13 thoughts on “Revisitations: Two Questions with Dilruba Ahmed

  1. 7/18/17

    I thank you for the two pieces of poetry in AGNI 85. The presence of the Giant and the Beanstalk was noted. Thank you for the picnic, the watermelon and its carving. Most memorable. ABH


  2. 7/18/17

    The presence of the rupee suggests the farmer is farming in the third world… How does the life of the farmer compare with the lives of children harvesting cocoa in West Africa? Is there a commonality present? Is there more poetry yet to be written?


  3. 7/18/17

    How does indentured servitude exist today in the developing worlds of India and West Africa? The truth that child labor exists in Africa today is true in the cocoa producing nations of West Africa. How does this compare with the children of debtors in India? We need to research and write poetry! ABH


  4. 7/18/17

    Has anyone seen a relationship between the fathers of the two poems, “The Feast” and “Choke?” Do the “magic” seeds of “Choke” compare with the seedless watermelon of “The Feast?” Is the suicide of “Choke” comparable with the delicious taste of “The Feast?” ABH


  5. 7/18/17

    When I see repetition in a poem, I think “Three times is the charm.” I recall the works of Sylvia Plath and Edgar Allan Poe. They work well for me. I enjoyed the repetition of the questions in “Choke”, it is almost like a mantra, it is welcome, pleasant, intimidating and refined. To ask twice is to repeat for emphasis, while three times calls us to review and look at the words once again, possibly for a new meaning, a foreign language or a new idea. ABH


  6. 7/18/17

    Regarding camerawork and the poem “The Feast.” The poem appears as a figure, as a circle, with 360 degrees of interpretation, a clear narrative, a complete figure, a complete geometric whole. Though it takes time for the camera to rotate, the sense of “one time” (or once upon a time) makes the circle timeless… ABH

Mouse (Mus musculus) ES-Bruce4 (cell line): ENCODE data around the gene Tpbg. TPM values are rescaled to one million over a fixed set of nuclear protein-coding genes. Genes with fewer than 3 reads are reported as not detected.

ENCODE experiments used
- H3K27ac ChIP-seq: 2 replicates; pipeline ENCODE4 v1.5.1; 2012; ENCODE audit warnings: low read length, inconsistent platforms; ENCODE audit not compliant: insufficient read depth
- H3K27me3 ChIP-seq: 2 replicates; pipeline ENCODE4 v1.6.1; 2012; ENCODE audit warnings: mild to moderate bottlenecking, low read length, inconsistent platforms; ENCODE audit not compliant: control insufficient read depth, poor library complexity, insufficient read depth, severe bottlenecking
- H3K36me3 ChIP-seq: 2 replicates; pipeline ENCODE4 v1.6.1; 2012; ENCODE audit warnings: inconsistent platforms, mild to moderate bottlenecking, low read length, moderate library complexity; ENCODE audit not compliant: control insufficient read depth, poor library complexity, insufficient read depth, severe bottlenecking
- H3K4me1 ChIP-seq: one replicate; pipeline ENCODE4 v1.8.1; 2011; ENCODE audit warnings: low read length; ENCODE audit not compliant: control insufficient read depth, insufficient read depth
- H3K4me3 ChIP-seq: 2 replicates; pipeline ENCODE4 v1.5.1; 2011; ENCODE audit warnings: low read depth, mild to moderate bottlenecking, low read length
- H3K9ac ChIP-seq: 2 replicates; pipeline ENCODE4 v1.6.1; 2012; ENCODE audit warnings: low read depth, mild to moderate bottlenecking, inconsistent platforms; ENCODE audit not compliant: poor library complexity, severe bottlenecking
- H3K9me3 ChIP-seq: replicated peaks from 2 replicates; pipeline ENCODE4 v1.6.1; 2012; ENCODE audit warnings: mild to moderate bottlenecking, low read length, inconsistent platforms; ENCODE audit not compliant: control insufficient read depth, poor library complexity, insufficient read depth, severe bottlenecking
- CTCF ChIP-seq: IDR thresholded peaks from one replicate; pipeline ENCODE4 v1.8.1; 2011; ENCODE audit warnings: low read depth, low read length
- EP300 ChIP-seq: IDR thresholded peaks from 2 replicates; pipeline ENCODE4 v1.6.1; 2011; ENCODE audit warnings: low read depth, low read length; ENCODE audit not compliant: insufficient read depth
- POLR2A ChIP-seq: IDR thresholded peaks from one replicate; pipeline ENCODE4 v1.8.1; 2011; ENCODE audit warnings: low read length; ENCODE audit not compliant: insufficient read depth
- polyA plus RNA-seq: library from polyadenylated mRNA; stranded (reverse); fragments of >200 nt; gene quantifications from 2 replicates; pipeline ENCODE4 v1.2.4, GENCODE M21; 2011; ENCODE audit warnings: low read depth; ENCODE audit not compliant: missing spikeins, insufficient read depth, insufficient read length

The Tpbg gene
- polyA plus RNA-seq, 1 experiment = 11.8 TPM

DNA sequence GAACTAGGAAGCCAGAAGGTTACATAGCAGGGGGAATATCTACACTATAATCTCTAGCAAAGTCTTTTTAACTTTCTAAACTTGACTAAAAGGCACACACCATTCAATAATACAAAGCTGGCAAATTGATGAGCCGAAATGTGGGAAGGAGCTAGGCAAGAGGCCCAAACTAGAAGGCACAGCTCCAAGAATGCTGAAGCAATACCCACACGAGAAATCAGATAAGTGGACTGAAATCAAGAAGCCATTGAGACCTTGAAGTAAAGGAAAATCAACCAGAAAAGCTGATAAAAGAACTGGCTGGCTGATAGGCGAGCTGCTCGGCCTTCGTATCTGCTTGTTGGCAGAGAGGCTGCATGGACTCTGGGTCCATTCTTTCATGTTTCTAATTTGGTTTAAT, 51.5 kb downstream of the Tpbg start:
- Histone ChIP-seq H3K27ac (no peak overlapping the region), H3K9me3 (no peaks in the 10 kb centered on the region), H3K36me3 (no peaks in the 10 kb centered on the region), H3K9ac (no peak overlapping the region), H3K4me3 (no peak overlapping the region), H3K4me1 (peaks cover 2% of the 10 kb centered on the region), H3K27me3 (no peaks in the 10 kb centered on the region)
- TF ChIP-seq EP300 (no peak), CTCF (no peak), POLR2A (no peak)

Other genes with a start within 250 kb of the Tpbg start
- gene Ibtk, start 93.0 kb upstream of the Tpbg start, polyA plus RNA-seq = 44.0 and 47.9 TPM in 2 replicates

7. 7/18/17

    “Please tell the world what is happening here.” is the final line of the poem titled “Choke.” How is the story of the developing world one of doom and despair? How, in what form of writing, should the telling of the Truth be done? Poetry, perhaps yes for one.


  8. 7/18/17

    Regarding the use of repetition in the poem “The Feast”, Color is very effectively used to form connections between repeating stanzas, a keyword to connect the narrative into a whole. ABH


  9. 7/18/17

    In the poem, “Choke” is the identity of the “Giant” the many gigantic multinational food conglomerates based in America and Europe? Companies like ADM, Hershey’s, Mar’s, and Nestle’s? Is the poem “True?” I wonder… ABH


  10. 7/18/17

    ADM, Hershey’s, Mar’s and Nestle’s: are they the three-headed monster or the four horsemen of the Apocalypse? I don’t know, though I do know they are giants! Is this fair? Am I fair? I try to be… ABH


  11. 7/18/17

    I do feel the presence of America and Europe in the figure of the Giant in the poem “Choke.” Multinational corporations make a large presence in the developing world, a presence felt at the level of the individual farmer. So it is that we as poets must think globally. Be modern. Be free to believe in the stories of modern art and poetry.


  12. 7/18/17

    Regarding repetition. I expect that the reader will pause, perhaps reread, and be hyper-aware and conscious that something might “be up.” For the farmer and a loan might become a father alone, is the kind of thing a studious reader might pick up on. ABH